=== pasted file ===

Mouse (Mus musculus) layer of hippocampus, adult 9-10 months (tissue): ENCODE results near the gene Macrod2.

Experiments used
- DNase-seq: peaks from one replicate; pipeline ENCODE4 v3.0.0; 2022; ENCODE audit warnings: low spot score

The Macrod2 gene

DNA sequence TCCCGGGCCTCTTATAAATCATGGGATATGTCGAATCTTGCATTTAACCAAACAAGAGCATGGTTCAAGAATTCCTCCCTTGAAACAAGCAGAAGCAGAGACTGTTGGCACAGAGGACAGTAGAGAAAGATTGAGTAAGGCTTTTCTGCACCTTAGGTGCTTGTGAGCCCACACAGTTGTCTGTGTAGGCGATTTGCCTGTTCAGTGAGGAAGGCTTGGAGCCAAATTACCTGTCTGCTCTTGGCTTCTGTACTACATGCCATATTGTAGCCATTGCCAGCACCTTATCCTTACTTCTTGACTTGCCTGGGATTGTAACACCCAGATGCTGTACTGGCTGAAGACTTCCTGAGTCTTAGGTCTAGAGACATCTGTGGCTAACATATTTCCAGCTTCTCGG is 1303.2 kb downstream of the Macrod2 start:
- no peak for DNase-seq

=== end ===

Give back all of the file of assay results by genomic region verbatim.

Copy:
Mouse (Mus musculus) layer of hippocampus, adult 9-10 months (tissue): ENCODE results near the gene Macrod2.

Experiments used
- DNase-seq: peaks from one replicate; pipeline ENCODE4 v3.0.0; 2022; ENCODE audit warnings: low spot score

The Macrod2 gene

DNA sequence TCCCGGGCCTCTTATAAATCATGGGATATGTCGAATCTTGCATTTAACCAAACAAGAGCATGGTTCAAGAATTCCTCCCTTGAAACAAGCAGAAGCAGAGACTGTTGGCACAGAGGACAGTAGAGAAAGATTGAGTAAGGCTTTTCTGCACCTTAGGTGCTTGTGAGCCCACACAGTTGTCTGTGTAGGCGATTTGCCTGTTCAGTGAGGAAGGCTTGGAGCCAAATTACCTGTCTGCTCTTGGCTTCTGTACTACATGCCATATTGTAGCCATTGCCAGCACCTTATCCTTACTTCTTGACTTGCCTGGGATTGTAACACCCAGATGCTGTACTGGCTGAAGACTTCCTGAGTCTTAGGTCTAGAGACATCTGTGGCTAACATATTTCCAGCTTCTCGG is 1303.2 kb downstream of the Macrod2 start:
- no peak for DNase-seq